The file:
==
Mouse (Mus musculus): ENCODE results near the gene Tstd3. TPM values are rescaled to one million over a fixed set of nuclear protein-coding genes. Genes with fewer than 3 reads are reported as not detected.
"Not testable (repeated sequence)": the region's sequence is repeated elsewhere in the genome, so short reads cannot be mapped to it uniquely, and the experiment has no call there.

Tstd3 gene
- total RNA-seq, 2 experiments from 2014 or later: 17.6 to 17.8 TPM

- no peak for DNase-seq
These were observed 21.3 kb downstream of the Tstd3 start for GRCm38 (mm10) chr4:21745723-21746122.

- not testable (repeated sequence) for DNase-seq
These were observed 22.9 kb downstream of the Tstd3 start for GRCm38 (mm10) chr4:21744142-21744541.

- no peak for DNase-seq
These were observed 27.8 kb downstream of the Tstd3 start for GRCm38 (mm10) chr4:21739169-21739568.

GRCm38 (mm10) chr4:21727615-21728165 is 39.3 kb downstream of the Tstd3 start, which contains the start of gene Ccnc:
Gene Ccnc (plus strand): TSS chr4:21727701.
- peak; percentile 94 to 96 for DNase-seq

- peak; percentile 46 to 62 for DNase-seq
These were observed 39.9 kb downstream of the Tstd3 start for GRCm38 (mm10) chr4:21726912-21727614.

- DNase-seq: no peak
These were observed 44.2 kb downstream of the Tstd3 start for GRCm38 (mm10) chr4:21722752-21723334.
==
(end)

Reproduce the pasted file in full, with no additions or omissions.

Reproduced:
Mouse (Mus musculus): ENCODE results near the gene Tstd3. TPM values are rescaled to one million over a fixed set of nuclear protein-coding genes. Genes with fewer than 3 reads are reported as not detected.
"Not testable (repeated sequence)": the region's sequence is repeated elsewhere in the genome, so short reads cannot be mapped to it uniquely, and the experiment has no call there.

Tstd3 gene
- total RNA-seq, 2 experiments from 2014 or later: 17.6 to 17.8 TPM

- no peak for DNase-seq
These were observed 21.3 kb downstream of the Tstd3 start for GRCm38 (mm10) chr4:21745723-21746122.

- not testable (repeated sequence) for DNase-seq
These were observed 22.9 kb downstream of the Tstd3 start for GRCm38 (mm10) chr4:21744142-21744541.

- no peak for DNase-seq
These were observed 27.8 kb downstream of the Tstd3 start for GRCm38 (mm10) chr4:21739169-21739568.

GRCm38 (mm10) chr4:21727615-21728165 is 39.3 kb downstream of the Tstd3 start, which contains the start of gene Ccnc:
Gene Ccnc (plus strand): TSS chr4:21727701.
- peak; percentile 94 to 96 for DNase-seq

- peak; percentile 46 to 62 for DNase-seq
These were observed 39.9 kb downstream of the Tstd3 start for GRCm38 (mm10) chr4:21726912-21727614.

- DNase-seq: no peak
These were observed 44.2 kb downstream of the Tstd3 start for GRCm38 (mm10) chr4:21722752-21723334.